A small PEAK at Chip's upcoming TED 2010 Talk
Leaders have a natural tendency toward the tangible because we're taught to manage what we can measure. But, what if the most valuable things in life are intangible and less measurable? Maybe it's time for business and political leaders to distinguish what they can count with what we truly value. In a company, this may mean a leader needs to consider their stakeholders' less obvious, higher needs. For example, how do we create meaning for our employees such that they feel that their work isn't just a job or career, but it's more like a calling?
On the global front, Bhutan has given the world a 21st century definition for success with the emergence of their Gross National Happiness index as an alternative to the more tangible, conventional Gross Domestic Product index. Modern leaders need to recognize that the intangibles in life don't just make us feel good (think MasterCard's "Priceless" commercial), but a knowledge society is founded on imagining the unthinkable and harnessing the intangible. It's time we got a little more sophisticated about how we count that which is most valuable in our lives.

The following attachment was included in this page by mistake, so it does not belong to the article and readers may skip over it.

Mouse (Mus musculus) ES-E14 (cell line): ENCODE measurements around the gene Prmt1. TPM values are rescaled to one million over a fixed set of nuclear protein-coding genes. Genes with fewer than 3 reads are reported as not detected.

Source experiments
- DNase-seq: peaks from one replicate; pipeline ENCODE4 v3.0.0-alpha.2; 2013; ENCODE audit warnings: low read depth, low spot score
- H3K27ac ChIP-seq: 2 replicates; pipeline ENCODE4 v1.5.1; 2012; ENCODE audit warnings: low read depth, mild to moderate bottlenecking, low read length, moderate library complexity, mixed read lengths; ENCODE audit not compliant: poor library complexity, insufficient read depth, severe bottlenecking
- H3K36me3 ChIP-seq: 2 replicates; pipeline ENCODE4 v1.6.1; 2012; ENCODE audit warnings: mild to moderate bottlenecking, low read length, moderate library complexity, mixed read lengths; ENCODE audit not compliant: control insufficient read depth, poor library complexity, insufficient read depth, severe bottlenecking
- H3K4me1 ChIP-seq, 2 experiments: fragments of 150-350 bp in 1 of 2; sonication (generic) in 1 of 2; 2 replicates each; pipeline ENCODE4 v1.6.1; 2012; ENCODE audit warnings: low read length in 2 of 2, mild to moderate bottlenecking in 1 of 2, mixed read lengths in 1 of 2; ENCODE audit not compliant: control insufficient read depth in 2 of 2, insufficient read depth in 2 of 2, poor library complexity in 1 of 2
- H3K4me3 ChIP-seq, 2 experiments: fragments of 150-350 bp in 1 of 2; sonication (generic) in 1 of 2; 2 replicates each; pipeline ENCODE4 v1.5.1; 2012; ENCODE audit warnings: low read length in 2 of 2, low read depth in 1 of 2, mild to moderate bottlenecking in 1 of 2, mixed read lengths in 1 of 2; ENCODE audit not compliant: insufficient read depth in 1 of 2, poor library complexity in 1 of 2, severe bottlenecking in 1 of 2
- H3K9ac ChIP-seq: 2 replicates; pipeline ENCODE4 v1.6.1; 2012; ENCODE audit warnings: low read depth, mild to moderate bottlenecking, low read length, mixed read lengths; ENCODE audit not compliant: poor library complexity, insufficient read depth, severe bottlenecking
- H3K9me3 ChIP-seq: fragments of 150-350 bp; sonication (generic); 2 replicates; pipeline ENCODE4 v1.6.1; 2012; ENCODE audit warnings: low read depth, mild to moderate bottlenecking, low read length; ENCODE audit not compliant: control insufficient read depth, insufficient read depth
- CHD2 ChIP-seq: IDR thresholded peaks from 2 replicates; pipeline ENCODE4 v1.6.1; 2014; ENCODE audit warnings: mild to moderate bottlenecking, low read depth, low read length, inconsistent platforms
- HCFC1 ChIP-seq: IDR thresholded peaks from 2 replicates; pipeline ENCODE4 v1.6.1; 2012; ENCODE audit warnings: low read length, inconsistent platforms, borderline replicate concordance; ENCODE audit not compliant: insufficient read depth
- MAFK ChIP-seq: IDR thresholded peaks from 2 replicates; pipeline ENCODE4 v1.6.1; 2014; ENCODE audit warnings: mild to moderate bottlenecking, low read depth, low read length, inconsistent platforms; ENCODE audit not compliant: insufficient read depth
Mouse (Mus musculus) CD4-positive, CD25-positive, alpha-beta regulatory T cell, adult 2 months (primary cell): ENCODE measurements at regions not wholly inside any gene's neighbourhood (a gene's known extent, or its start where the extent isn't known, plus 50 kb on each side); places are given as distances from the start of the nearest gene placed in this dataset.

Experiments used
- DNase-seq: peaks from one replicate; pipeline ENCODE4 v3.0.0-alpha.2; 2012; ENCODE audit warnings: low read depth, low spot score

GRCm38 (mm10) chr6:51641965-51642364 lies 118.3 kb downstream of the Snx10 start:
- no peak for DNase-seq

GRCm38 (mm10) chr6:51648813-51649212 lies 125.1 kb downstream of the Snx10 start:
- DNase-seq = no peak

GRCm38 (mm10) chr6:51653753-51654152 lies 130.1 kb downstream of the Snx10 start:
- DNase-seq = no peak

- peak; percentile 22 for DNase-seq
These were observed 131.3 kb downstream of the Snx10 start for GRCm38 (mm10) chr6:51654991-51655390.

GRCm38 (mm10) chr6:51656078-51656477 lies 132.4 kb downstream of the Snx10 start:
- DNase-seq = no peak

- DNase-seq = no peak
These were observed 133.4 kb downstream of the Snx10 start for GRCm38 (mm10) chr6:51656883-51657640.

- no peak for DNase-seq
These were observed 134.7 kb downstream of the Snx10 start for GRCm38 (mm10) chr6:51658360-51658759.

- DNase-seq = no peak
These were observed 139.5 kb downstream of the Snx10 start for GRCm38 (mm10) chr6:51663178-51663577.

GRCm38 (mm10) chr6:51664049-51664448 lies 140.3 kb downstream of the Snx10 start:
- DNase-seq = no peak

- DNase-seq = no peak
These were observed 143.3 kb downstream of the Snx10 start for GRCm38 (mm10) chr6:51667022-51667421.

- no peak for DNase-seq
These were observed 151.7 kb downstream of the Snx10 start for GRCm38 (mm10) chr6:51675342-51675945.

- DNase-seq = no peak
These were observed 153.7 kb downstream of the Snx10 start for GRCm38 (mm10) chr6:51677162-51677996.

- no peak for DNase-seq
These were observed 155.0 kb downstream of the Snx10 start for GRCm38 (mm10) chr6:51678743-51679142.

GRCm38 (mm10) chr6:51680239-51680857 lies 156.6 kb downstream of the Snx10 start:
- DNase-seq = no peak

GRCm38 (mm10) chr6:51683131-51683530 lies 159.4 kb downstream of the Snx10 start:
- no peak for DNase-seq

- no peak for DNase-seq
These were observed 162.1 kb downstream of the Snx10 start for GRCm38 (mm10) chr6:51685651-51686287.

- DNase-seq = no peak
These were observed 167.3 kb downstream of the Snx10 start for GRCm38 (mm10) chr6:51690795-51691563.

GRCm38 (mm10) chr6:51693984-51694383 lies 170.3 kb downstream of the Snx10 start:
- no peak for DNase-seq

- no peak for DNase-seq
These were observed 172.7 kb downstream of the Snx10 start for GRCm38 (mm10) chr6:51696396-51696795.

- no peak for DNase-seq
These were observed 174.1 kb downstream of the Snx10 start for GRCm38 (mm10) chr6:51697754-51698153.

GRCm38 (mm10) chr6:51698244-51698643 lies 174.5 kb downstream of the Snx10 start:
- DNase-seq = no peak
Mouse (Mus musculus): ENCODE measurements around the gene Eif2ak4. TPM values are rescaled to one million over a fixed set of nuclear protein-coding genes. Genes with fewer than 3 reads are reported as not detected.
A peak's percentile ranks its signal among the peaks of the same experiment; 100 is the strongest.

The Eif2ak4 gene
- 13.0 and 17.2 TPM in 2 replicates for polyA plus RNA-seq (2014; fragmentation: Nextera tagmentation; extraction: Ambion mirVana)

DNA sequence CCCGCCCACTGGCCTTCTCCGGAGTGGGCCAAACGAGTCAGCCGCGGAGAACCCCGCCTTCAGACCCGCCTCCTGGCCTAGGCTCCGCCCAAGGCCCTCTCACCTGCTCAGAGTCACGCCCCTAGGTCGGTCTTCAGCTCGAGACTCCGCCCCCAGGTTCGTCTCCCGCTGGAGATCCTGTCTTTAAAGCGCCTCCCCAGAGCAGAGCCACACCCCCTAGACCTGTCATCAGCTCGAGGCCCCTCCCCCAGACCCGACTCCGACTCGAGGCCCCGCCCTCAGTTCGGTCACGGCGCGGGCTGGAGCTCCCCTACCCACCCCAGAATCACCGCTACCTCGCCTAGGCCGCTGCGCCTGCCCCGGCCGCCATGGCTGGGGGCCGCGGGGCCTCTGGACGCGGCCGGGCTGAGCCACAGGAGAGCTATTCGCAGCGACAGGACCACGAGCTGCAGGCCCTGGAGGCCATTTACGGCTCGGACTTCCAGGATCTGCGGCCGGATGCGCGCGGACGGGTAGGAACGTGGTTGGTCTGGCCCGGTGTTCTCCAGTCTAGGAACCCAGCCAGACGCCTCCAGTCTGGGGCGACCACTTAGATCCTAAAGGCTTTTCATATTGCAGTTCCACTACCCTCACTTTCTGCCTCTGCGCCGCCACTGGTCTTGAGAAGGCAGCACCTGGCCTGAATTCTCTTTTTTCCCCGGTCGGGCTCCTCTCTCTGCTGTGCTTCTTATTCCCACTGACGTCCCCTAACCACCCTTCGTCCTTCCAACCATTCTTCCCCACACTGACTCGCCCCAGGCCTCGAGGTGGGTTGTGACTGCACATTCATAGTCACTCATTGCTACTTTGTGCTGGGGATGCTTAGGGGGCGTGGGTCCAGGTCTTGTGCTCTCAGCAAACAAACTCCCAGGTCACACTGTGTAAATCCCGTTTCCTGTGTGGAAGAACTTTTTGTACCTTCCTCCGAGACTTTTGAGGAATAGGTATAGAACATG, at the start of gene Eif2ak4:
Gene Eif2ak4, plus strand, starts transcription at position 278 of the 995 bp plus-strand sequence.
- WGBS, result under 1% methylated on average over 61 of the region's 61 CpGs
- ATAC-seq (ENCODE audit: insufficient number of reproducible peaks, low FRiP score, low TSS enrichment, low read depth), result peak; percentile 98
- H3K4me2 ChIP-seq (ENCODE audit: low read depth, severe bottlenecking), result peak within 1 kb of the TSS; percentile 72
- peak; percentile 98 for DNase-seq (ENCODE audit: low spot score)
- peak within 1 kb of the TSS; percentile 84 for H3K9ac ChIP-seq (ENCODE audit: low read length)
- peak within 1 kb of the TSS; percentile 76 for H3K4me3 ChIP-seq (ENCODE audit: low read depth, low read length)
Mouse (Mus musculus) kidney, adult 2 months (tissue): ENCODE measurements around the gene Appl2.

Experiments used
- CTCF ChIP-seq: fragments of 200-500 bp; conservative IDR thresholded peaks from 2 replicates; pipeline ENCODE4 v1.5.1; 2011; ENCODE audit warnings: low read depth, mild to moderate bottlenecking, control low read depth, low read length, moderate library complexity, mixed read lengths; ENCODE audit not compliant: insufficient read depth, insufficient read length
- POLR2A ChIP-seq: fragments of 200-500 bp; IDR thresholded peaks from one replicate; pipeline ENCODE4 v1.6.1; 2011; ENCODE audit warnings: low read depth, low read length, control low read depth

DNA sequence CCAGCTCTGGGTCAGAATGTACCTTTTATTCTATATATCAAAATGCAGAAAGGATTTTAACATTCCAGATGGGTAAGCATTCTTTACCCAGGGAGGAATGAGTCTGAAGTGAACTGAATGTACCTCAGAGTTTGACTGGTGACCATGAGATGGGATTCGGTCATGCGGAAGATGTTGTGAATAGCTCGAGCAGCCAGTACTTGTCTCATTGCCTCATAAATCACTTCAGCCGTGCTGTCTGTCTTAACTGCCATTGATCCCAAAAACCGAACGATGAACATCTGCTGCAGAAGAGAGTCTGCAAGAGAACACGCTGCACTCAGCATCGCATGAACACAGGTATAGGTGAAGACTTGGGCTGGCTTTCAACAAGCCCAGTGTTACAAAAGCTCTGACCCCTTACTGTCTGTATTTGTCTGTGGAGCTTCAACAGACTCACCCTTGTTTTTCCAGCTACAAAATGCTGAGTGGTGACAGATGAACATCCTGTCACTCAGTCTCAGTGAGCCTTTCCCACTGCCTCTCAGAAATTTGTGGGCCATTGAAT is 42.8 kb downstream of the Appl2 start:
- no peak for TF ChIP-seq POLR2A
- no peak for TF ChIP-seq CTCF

What if we took Abraham Maslow's ideal of self-actualization and used it as an organizing principle beyond the individual? Most don't realize that in his latter years, Abe Maslow was focused on how to take this individual-focused theory and apply it more collectively to organizations. I've found that using his Hierarchy of Needs theory as a means of understanding the collective higher needs of my company brought me great insight. In essence, Bhutan is doing that as a country as they're focusing more on the intangible higher needs that a tangible metric like GDP misses. What the world needs now is an actualization index that measures something worthwhile, something that helps us move people up both the economic pyramid as well as Maslow's needs pyramid.